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by Andrea M. Darcy
Sleeplessness can become a lifestyle. It slowly changes our ability to cope. If it goes on long enough, even our personality can start to feel different.
And for those who truly suffer, insomnia cures can feel an endless letdown.
Why don’t they work for some of us?
Insomnia cures for the masses
We stop using screens a few hours before bed, our room is the recommended temperature. We’ve changed our mattress and bought black out blinds. And yet here we are, wide awake again, or getting up very early knowing we won’t get more sleep.
The problem with this scenario is that is assumes that insomnia is an exterior issue. When research consistently points out that sleeplessness is often an interior issue, inextricably connected to our mental health.
But aren’t my moods only bad because of my sleeplessness?
According to a survey by the Mental Health Foundation, almost half us of us here in the UK feel poor sleep is affecting our mental health. More than a third of us feel poor sleep leaves us with anxiety, 43 per cent feel it gives them anger issues, and 42 per cent claim it leaves them stressed and in overwhelm.
On the other hand, who hasn’t found that when we are anxious, stressed, or angry, it’s hard to fall asleep? And for those who suffer major depressive disorder or bipolar disorder, sudden issues with sleep can signify they are about to have another episode. So it comes before the difficult moods.
Sleeplessness and mental health – chicken or egg?
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Researchers now see sleep and mental health issues as a ‘bidirectional relationship’, a bit like the chicken or egg conundrum. Sleep problems can be a cause and a consequence of mental health challenges.
Matthew Walker, neuroscientist and director at the Centre for Human Sleep Science at the University of California, Berkeley, says:
“I have not been able to discover a single major psychiatric condition in which sleep is normal. So I think sleep has a profound story to tell in both our understanding, our treatment, and maybe even ultimately our prevention of grave mental illness”.
But how does all this help my insomnia?
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If constant sleeplessness is a problem it’s worth taking a good, hard, and honest look at your mental health.
Other insomnia cures that really don’t work
Back to neuroscientist Matthew Walker… he has strong viewpoints on some of the insomnia cures out there.
1. Don’t stay in bed if you suffer sleeplessness.
The idea to just lie in a dark, cool room hoping for the best… nope. Walker actually suggests that it’s better to train the brain to see the bedroom as only for sleep. If you can’t sleep it’s better to get up and go to another room and do a quiet activity like reading.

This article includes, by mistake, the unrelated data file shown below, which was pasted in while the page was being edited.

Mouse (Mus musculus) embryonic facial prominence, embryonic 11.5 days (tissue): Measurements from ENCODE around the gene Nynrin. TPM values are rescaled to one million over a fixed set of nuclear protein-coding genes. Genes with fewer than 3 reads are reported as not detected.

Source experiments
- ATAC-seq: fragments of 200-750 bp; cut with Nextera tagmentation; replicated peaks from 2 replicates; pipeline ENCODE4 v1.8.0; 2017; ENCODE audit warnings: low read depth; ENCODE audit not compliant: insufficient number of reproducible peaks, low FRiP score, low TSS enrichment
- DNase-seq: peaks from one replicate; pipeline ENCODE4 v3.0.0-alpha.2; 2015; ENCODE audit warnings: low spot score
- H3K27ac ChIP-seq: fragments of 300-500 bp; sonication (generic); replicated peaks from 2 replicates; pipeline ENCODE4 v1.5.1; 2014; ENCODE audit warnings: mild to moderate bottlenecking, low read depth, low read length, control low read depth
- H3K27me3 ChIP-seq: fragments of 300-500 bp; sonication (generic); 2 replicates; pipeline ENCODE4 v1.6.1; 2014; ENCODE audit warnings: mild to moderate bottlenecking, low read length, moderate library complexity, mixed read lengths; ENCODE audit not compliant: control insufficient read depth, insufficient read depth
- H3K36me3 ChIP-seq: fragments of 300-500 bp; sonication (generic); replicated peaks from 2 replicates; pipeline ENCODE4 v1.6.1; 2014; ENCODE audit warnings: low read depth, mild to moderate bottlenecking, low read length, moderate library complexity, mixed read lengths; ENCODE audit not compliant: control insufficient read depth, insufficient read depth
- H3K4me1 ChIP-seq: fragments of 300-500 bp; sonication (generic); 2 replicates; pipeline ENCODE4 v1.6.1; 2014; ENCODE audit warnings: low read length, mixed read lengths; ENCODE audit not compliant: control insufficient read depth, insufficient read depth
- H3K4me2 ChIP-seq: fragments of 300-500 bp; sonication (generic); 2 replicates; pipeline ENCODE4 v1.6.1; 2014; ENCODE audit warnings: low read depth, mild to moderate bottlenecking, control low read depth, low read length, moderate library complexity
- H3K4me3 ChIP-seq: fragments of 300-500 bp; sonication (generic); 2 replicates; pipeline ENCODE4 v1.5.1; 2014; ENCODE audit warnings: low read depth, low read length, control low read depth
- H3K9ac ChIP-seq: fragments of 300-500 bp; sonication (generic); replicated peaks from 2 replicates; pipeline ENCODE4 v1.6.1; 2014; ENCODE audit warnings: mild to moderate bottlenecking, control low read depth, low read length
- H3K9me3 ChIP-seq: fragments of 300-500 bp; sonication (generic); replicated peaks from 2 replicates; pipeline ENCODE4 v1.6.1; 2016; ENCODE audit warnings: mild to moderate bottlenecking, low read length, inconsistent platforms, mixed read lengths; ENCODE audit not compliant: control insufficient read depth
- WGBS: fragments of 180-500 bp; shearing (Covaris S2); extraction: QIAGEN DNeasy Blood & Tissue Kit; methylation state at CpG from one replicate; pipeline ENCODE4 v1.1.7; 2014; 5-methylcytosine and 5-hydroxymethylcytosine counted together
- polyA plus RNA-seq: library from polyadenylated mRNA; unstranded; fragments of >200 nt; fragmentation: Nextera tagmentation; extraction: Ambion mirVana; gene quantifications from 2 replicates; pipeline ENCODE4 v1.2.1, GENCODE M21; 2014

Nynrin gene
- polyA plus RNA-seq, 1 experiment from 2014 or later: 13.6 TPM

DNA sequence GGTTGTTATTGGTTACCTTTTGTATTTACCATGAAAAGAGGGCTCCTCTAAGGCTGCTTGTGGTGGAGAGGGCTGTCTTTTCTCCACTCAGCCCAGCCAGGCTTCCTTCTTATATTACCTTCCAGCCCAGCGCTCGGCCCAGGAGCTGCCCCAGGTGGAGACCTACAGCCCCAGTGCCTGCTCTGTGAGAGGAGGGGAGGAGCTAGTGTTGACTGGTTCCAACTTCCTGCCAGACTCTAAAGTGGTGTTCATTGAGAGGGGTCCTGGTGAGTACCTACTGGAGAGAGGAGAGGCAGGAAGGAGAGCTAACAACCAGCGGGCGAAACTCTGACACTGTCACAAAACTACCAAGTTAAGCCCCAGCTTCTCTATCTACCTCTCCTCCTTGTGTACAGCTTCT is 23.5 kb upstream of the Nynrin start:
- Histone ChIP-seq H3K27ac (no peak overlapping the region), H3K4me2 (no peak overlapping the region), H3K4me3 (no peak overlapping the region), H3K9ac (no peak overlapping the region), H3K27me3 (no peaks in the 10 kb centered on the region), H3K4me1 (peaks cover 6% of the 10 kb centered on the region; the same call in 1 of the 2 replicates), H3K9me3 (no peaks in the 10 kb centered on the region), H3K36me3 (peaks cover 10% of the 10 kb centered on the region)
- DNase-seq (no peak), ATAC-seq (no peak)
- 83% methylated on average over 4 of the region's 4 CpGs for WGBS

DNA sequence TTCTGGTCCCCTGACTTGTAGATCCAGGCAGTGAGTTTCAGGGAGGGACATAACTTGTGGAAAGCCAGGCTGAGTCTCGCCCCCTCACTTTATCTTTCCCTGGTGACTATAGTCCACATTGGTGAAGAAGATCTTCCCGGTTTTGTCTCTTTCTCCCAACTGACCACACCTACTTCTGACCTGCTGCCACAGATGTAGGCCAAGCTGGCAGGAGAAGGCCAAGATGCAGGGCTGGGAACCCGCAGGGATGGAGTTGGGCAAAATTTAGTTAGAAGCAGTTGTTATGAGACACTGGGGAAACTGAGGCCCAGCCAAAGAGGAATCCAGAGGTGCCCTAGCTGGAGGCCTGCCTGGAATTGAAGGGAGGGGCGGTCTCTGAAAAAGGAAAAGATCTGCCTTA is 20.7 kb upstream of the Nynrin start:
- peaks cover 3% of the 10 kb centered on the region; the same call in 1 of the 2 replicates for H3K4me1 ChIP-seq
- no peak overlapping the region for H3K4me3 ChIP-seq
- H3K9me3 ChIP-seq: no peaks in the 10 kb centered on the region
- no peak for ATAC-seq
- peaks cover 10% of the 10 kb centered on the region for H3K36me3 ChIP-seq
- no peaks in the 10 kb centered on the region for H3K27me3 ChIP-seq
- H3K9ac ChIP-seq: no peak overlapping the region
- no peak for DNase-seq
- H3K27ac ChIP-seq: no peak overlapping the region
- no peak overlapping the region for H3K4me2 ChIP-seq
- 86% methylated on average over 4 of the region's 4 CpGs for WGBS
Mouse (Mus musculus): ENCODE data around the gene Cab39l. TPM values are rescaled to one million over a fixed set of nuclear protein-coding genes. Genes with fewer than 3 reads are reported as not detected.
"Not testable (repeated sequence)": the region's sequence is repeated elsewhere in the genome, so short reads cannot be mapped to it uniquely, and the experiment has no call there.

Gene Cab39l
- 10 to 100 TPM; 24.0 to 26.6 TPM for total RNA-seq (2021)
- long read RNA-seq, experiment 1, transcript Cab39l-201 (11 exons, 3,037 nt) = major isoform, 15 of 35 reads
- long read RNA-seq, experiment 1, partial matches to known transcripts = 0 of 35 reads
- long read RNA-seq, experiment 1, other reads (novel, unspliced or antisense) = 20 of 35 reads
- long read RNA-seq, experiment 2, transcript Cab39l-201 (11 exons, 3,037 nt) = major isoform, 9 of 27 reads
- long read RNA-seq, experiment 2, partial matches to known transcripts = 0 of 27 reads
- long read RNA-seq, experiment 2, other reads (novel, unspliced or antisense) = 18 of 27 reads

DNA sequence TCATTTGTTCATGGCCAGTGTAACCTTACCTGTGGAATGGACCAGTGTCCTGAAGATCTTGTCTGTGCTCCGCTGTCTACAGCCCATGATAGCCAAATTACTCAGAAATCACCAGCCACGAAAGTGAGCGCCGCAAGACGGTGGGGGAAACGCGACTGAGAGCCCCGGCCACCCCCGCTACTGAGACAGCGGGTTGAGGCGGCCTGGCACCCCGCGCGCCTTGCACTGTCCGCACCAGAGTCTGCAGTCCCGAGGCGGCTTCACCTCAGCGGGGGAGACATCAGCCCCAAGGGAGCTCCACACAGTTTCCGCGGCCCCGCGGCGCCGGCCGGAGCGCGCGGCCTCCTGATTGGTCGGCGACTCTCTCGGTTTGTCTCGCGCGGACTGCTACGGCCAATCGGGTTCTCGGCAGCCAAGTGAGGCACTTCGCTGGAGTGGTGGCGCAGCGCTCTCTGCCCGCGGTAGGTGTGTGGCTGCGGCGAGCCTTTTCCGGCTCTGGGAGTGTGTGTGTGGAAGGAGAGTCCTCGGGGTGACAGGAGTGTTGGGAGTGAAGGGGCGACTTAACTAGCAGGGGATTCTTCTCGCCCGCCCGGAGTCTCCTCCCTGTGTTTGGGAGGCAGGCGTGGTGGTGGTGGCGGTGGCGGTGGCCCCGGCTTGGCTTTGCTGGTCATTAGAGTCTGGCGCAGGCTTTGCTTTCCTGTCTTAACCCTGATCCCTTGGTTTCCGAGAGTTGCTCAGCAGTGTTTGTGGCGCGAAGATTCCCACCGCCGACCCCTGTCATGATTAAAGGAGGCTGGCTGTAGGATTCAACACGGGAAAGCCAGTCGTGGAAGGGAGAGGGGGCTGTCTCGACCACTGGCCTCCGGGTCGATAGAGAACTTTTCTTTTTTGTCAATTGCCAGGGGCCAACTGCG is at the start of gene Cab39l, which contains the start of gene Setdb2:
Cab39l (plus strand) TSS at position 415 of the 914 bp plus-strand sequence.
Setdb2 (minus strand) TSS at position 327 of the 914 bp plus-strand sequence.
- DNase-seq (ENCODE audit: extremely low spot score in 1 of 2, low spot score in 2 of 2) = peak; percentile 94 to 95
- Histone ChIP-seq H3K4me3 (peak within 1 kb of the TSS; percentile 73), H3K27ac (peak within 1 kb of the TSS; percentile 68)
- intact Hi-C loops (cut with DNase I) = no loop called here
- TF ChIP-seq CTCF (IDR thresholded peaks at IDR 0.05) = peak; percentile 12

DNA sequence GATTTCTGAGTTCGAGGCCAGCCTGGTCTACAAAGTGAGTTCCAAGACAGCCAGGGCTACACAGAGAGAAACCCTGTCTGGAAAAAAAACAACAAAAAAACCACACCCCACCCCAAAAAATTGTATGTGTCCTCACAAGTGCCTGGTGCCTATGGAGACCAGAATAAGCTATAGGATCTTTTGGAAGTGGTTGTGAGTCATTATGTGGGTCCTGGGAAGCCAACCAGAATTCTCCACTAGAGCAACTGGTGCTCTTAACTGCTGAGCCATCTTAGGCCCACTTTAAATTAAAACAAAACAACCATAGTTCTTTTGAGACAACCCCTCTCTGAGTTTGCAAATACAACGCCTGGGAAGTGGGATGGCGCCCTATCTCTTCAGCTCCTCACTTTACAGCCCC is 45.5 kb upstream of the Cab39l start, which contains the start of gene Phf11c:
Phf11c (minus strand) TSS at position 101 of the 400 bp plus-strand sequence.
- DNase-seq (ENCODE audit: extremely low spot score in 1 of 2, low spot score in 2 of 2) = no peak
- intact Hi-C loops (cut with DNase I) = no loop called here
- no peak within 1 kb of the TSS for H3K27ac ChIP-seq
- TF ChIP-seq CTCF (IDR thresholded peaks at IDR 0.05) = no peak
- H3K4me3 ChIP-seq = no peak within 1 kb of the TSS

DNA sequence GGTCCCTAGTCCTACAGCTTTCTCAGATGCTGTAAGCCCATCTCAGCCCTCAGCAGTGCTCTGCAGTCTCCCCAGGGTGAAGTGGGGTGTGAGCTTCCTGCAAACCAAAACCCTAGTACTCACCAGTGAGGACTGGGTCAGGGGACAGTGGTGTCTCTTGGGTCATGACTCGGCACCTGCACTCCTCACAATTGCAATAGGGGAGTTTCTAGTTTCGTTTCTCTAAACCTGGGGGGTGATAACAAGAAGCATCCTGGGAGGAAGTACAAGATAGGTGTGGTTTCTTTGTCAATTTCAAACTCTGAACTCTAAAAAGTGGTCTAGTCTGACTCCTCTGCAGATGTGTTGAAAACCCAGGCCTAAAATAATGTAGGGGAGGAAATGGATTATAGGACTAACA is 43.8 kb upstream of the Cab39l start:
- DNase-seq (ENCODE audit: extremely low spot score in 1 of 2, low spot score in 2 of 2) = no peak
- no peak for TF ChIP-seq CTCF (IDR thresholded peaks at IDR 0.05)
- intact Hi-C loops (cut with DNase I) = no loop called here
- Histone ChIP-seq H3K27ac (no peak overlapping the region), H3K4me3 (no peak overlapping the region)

2. Don’t rely on sleeping pills.
He isn’t optimistic about prescription sleeping pills. They sedate you but don’t actually provide real sleep, or any of the restorative benefits of real sleep.
3. And don’t use alcohol to knock yourself out before bed.
It’s the same issue. Alcohol a sedative, which might effectively knock you out. But again, it’s not a naturalistic sleep. And it blocks your REM sleep which is critical for mental health.
What sorts of talk therapy can help me sleep?
So can talk therapy help? Actually, yes. If you experienced childhood trauma or neglect, then a therapy that manages your negative thinking would be a good place to start. Cognitive behavioural therapy (CBT) is often recommended.
A research overview looking at 13 trials involving over 1500 adults concluded that participants who had had undergone at least four to six sessions of CBT therapy struggled much less with insomnia.
There are also newer therapies that are a bit like brain training. You don’t have to endlessly talk about your past, instead they work to stabilise your emotional reactions. This means your anxiety lowers and you can cope better. These include eye movement desensitisation and reprocessing (EMDR), clinical hypnotherapy, and brain working recursive therapy (BWRT).
Mindfulness for sleeplessness
And don’t overlook mindfulness, a tool used by many therapists nowadays in their work with clients.
A 2019 research overview concluded that mindfulness meditation was effective for some forms of insomnia, and that over the long term it competes in effectiveness with other evidence-based insomnia treatments.
And Walker, who admits as a scientist he actually was suspicious of meditation, now actually recommends it. Why not try mindfulness-based cognitive therapy (MBCT), which combines the best of CBT with the power of present-based awareness?
Time to stop the anxiety and start sleeping again? We connect you with some of London’s most highly rated sleep counselling experts. Or use our therapy booking site to find UK-wide talk therapists and online counsellors now.
Andrea M. Darcy is a mental health and wellbeing expert and personal development teacher with training in person-centred counselling and coaching, as well as a popular psychology writer. Follow her on Instagram for useful life tips @am_darcy